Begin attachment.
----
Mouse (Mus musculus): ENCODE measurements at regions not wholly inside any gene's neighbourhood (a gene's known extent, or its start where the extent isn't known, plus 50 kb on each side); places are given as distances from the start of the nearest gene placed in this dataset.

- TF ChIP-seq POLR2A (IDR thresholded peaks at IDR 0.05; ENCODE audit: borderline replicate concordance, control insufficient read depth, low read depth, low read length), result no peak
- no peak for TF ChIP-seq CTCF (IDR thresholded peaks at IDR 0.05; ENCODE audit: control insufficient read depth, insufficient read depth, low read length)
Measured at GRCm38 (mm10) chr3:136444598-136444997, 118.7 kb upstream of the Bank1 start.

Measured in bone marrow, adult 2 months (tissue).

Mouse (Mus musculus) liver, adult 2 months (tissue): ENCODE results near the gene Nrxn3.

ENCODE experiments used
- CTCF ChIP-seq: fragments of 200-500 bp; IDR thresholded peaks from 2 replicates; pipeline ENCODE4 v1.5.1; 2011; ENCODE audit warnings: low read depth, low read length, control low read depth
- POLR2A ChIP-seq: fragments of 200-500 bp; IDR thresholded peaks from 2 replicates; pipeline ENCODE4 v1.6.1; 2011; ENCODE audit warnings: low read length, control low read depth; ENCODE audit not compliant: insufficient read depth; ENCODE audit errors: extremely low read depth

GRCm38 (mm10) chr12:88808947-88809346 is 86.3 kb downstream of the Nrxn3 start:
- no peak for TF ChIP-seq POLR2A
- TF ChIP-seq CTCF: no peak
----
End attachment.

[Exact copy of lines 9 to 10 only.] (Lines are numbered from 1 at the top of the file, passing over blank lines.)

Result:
- POLR2A ChIP-seq: fragments of 200-500 bp; IDR thresholded peaks from 2 replicates; pipeline ENCODE4 v1.6.1; 2011; ENCODE audit warnings: low read length, control low read depth; ENCODE audit not compliant: insufficient read depth; ENCODE audit errors: extremely low read depth

GRCm38 (mm10) chr12:88808947-88809346 is 86.3 kb downstream of the Nrxn3 start: